“I’ve got a can of mace,” says Donna, appearing between them suddenly, champagne glass abandoned, “that help?”
The Doctor stares at her. He hadn’t noticed her follow them, and judging by the look on Rose’s face, neither had she.
“Donna!” they chime in unison. Then Rose says, “you should probably get out of here” around the same time the Doctor says, “do you always bring mace to a party?”
Donna shrugs. “S’good protection,” she says, as though she hasn’t heard Rose at all. “Started after that whole bit with the Cybermen.”
Somewhere behind him, there’s another sound like a crash. The Doctor ignores it, instead raising an eyebrow at Donna. “What good is mace going to be against a Cyberman?”
“Doctor --” begins Rose.
Donna smirks. “About the same as wit and skill, I’d reckon.”
“Doctor,” Rose tries again.
“Oi, wit and skill are invaluable --”
With a suppressed sigh of impatience, Rose hits his arm and gestures across the large hall. “Doctor!”
He and Donna finally turn, and there at the opposite end of the hall is the it in question. The creature is large, about the size of a bear, sporting an impressive beak, covered in deep red fur, supporting itself on four scaly legs that end in three long, intimidating talons. Situated awkwardly on its back are two small, feathered wings, decidedly disproportionate to the rest of the body.
The Doctor’s face breaks into a grin. “Ooo, beautiful!”
Rose gives him a skeptical sidelong glance. “Really?”
Beside him, Donna pulls back two steps. “Oh my God,” she says in her all-too-familiar emphatic tone, “what is that?”
“Alien,” Rose supplies, as the Doctor steps forward, hands spread wide at shoulder-level as a peace offering.
“An alien,” Donna repeats.
“It’s called a pt’rakna,” the Doctor explains. “Probably a terrified one, at that. They’re kept as pets by the people of Zaritav 9. Wonder how far it's gotten from its masters?”
“A pet,” Donna says again.
“Are they dangerous?” asks Rose.
“Oh, no, not at all!”
The pt’rakna makes a noise like a squawk and leaps up, biting the head of the swan ice sculpture clear off. It swallows the swan’s head in one gulp, and then turns its head to fix them with one beady eye.
“Well,” the Doctor concedes, “maybe a little.”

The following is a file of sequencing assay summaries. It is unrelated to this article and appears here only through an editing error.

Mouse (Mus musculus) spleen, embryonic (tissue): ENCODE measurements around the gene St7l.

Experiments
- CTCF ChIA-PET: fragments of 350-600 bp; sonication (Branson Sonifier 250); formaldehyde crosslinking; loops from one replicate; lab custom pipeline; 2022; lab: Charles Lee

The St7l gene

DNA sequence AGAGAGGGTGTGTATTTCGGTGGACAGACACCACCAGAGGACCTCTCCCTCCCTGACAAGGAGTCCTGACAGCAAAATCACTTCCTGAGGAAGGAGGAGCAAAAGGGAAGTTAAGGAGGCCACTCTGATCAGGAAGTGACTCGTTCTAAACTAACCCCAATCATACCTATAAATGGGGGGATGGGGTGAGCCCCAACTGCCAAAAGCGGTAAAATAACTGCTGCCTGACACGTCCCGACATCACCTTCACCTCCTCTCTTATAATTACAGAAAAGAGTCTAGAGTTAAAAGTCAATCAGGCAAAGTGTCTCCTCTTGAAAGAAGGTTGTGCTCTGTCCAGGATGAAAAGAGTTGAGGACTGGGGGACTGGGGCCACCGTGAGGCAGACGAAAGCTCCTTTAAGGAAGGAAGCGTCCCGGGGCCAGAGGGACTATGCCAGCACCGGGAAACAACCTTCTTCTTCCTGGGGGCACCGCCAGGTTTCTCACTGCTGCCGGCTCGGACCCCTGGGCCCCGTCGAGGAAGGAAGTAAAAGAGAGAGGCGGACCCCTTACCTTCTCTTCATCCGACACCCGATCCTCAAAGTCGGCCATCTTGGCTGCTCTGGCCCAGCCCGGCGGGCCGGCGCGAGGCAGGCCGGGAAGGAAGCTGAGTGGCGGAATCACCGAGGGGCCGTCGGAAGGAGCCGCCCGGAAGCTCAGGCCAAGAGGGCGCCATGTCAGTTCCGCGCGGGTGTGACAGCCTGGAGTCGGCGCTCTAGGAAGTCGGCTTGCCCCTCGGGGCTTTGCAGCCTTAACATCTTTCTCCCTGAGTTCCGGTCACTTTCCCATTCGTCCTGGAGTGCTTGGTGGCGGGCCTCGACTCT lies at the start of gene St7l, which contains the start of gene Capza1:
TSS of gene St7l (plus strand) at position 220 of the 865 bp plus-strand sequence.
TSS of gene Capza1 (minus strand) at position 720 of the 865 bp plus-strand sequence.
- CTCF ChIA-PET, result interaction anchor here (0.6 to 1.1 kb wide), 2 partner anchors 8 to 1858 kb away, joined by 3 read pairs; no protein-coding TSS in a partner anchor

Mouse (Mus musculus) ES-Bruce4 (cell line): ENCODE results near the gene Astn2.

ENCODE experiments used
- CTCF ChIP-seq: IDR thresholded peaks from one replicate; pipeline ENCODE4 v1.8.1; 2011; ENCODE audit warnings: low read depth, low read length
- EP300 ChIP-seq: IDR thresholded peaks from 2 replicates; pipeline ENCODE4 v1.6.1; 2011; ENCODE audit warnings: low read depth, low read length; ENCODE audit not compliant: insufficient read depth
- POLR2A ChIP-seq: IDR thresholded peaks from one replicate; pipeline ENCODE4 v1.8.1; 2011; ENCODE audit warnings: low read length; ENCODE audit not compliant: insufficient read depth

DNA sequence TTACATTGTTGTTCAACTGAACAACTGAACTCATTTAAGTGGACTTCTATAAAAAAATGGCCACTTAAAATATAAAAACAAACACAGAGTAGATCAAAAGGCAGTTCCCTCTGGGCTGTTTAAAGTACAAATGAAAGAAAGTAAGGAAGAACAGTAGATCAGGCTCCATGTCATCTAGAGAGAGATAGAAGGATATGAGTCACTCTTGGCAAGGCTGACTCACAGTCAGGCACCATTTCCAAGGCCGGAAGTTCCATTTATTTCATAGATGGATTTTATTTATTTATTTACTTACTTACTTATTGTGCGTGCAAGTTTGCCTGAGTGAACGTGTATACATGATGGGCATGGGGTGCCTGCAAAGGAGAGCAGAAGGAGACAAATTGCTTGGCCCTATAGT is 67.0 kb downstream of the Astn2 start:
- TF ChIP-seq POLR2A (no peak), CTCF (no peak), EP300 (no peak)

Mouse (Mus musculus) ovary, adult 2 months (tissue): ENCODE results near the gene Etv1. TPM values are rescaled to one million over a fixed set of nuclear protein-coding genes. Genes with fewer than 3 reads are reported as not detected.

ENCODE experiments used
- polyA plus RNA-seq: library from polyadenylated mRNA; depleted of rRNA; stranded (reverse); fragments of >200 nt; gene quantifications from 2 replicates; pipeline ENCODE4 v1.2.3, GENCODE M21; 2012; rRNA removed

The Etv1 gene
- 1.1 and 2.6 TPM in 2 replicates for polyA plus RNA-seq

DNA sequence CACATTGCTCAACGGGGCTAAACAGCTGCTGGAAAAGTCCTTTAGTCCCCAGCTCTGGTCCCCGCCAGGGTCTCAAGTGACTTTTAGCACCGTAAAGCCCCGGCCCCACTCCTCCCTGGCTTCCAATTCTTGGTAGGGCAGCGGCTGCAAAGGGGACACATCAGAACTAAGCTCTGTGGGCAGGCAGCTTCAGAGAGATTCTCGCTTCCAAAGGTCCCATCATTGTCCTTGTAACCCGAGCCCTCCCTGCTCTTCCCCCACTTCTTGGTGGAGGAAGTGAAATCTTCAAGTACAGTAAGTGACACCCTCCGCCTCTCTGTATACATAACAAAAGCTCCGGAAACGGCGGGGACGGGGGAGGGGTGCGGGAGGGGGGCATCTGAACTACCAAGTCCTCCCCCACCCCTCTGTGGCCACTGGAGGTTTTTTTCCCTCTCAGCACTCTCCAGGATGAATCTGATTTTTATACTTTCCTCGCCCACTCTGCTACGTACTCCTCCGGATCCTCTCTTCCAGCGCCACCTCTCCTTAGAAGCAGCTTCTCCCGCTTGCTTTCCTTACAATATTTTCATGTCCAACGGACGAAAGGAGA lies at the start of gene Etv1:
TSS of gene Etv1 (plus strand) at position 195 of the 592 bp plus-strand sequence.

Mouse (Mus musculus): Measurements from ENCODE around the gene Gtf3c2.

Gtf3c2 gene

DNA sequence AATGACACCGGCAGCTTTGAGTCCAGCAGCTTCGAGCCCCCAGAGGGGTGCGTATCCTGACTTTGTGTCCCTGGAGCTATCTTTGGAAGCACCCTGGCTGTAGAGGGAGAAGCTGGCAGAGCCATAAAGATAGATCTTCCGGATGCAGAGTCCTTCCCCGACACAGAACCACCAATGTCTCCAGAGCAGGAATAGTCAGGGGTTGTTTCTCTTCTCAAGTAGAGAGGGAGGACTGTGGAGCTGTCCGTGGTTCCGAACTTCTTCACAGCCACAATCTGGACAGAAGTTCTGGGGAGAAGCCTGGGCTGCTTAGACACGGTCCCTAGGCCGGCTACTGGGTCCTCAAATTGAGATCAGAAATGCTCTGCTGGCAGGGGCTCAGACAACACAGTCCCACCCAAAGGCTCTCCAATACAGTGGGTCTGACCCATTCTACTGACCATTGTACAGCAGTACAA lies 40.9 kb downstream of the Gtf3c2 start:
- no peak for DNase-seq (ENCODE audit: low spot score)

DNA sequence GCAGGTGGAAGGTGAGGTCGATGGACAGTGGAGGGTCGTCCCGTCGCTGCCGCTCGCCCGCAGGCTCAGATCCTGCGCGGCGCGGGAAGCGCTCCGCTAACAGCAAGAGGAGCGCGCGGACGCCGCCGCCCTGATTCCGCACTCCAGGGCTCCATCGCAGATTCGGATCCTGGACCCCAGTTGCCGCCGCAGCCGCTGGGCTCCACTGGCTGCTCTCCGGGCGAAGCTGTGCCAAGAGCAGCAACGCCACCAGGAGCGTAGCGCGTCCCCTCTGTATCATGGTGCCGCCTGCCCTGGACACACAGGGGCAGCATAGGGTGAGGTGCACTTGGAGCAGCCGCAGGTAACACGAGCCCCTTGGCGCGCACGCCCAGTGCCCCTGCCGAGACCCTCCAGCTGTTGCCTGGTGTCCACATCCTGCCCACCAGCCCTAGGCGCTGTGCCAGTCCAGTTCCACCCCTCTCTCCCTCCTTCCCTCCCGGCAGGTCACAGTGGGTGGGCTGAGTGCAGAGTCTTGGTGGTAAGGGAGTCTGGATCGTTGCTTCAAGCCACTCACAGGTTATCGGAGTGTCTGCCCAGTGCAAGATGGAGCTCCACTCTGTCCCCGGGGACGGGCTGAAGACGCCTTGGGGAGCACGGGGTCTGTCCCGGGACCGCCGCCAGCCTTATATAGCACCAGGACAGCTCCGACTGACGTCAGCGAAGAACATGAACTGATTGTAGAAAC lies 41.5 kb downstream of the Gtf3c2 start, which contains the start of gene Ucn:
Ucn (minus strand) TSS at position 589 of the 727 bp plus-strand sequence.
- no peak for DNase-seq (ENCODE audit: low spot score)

Rose stares at the Doctor. Donna pulls out a can of mace. The Doctor scratches the back of his neck. The pt’rakna eyes them suspiciously.
“Thankfully,” the Doctor says, “I have a clever plan.”
Rose meets his eye. “Run?”
He nods, grinning. “Run.”
Rose’s face breaks into a smile before she spins around, grabbing the front of her dress in both hands and sprinting for the door. The Doctor starts after her, but looks over his shoulder to find Donna frozen in place, staring at the pt’rakna with wide eyes.
He thinks of the wide-eyed woman who’d appeared in the TARDIS against all odds and promptly begun yelling. He thinks of the way she’d instinctively tried to protect him from the Racnoss; he thinks of the way she’d screamed at him in Pompeii; he thinks of the way she’d enveloped him in a hug after a busload of humans had tried to toss him to the mercy of an extonic sun.
He thinks of her, and he misses her fiercely, even with her doppelganger standing in front of him.
Still – he leaps forward, grabs this Donna's hand and tugs her along with an impatient “come on!” The pt’rakna takes chase, its talons skidding and scrambling for purchase on the marble floor. The feeling of running alongside Donna Noble is so fantastically familiar that he’s forced to consider the possibility that it isn’t only his bad luck that’s followed him to this universe.
“I’m guessing you two do this a lot, then!” Donna calls.
She’s looking at him like he’s mad – like she’s worried she might be mad – and yet there’s something else, too, that spark of excitement and adrenaline and brilliance that he requires of all his companions. Its presence doesn’t surprise him, but it does excite him.
With a grin and a wink, he nods. “Oh, yes!”